The latest International Space Station spacesuit underwent microgravity testing as part of the Crew Capability Assessment test. The objective was to confirm the next-generation spacesuit’s performance in a zero-gravity setting.
Collins Aerospace thoroughly examined the spacesuit for spacewalks on the International Space Station through 40 parabolic flights with Zero-G, concluding this month.
Parabolic flights create brief periods of simulated weightlessness, lasting about 30 seconds each, as the aircraft maneuvers in a high-angle trajectory. This helps assess the spacesuit’s fit, functionality, and compatibility with International Space Station tools and interfaces.
Key focus areas included evaluating the suit’s pressure garment system, its compatibility with International Space Station tools, and comparing the new Extravehicular Mobility Unit (EMU) with the existing design, as stated by RTX.
The overarching goal is to develop a versatile spacesuit that accommodates various crewmember sizes and tasks in the unique space environment.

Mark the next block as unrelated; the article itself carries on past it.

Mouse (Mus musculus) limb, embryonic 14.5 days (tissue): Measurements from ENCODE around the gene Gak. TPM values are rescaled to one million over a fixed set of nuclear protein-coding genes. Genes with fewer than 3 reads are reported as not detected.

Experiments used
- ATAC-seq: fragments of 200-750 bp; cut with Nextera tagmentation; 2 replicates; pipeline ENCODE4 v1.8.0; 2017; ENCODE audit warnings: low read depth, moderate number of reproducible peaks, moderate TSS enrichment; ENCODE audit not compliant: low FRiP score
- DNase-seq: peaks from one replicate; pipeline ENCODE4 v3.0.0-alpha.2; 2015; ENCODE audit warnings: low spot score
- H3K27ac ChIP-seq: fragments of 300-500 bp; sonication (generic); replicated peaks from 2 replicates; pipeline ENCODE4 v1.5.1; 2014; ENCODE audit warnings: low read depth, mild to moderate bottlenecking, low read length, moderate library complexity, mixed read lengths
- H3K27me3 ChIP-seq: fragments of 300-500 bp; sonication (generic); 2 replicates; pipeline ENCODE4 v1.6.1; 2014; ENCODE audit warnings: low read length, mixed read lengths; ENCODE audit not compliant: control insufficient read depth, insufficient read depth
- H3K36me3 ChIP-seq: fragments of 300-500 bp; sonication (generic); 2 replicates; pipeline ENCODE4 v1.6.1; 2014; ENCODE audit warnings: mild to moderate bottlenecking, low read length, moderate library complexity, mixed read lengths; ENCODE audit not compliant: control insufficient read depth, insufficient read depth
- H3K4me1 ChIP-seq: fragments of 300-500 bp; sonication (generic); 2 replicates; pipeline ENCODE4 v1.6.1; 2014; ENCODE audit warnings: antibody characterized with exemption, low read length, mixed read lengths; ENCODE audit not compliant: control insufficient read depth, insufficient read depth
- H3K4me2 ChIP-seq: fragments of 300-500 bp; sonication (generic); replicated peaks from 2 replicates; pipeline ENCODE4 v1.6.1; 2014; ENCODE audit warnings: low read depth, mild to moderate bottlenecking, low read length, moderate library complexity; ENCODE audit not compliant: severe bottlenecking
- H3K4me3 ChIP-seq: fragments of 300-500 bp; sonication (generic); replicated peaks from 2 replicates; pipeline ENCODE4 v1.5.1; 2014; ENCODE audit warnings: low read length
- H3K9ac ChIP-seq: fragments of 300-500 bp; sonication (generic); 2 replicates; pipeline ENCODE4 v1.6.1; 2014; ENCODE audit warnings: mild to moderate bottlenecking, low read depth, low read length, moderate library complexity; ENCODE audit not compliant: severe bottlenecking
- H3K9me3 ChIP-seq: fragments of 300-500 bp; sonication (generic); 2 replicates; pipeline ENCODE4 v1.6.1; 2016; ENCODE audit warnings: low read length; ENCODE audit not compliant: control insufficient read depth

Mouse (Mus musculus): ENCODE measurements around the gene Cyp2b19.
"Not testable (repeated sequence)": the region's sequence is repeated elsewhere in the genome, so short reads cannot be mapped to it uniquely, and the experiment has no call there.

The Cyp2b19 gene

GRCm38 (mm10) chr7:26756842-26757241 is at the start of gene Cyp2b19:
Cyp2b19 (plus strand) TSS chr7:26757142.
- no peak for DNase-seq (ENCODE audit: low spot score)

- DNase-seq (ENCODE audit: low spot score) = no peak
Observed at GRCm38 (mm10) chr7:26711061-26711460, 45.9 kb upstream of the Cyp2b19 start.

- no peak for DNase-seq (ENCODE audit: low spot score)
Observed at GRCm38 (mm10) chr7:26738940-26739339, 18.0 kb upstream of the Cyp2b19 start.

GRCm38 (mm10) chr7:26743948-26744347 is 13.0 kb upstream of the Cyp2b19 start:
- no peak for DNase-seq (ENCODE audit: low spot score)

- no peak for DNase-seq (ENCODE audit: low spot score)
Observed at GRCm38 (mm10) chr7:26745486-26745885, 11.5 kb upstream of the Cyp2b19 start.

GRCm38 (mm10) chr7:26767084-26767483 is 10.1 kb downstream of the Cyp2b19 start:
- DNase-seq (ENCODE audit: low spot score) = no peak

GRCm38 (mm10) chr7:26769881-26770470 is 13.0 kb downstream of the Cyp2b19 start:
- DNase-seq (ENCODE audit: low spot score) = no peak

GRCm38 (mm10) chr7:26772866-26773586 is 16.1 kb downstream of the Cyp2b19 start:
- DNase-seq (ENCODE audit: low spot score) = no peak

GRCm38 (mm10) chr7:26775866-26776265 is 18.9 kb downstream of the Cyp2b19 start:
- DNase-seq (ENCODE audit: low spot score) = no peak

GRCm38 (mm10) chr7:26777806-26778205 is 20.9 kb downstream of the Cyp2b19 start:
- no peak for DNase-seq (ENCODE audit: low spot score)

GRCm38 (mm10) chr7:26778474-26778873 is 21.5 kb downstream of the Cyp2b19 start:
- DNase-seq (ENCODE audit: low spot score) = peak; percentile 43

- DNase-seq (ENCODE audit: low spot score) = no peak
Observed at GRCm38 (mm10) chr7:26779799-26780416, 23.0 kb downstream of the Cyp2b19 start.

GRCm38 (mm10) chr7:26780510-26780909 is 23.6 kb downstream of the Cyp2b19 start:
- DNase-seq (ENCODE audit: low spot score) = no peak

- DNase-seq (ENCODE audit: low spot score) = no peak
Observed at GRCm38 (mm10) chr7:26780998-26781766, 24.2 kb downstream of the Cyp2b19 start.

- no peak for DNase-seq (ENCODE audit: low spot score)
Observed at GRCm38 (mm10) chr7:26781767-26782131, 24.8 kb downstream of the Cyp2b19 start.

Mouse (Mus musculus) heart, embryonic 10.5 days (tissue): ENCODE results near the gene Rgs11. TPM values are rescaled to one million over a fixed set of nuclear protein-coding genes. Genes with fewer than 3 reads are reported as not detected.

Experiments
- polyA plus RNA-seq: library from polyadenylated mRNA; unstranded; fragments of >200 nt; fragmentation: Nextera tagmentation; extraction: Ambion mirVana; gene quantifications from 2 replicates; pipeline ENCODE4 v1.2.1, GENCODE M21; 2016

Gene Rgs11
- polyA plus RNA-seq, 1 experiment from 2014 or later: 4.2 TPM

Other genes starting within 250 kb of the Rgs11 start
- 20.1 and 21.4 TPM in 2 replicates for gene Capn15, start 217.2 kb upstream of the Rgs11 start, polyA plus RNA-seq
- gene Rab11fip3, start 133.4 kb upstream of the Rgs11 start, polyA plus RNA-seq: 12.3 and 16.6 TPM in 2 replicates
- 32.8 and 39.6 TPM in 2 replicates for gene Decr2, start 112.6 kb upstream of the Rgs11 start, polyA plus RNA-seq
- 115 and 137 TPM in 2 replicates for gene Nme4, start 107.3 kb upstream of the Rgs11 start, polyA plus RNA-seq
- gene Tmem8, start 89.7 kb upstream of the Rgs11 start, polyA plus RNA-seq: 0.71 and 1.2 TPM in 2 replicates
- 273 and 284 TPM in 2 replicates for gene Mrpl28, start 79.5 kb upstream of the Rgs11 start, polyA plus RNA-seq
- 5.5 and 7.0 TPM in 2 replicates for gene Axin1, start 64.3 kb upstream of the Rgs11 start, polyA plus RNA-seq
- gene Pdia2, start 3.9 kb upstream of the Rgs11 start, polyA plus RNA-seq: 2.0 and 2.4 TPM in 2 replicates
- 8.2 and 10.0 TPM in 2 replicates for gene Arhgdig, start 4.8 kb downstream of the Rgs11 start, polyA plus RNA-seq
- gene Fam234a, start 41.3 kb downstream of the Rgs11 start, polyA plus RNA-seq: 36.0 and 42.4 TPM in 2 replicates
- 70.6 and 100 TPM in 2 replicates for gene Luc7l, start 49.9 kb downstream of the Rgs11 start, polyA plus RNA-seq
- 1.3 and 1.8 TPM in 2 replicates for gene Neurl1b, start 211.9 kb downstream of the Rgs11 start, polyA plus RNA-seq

Peggy Guirgis, general manager of space systems for Collins, said:
“Throughout a series of entry and exit tasks, crew mobility assessments and suit donning, we observed that the suit performed as designed, affording increased range of motion and ease of movement.”
Dave McClure, vice president and general manager of ISR & Space Solutions with Collins Aerospace, explained:
“Our next-generation spacesuit was built by astronauts for astronauts, continuing Collins’ long-standing legacy as a trusted partner of NASA’s human space exploration.
Collins’ advanced spacesuit technology will be used on the International Space Station and we’re prepared to continue keeping astronauts safe, connected, and ready – no matter the mission.”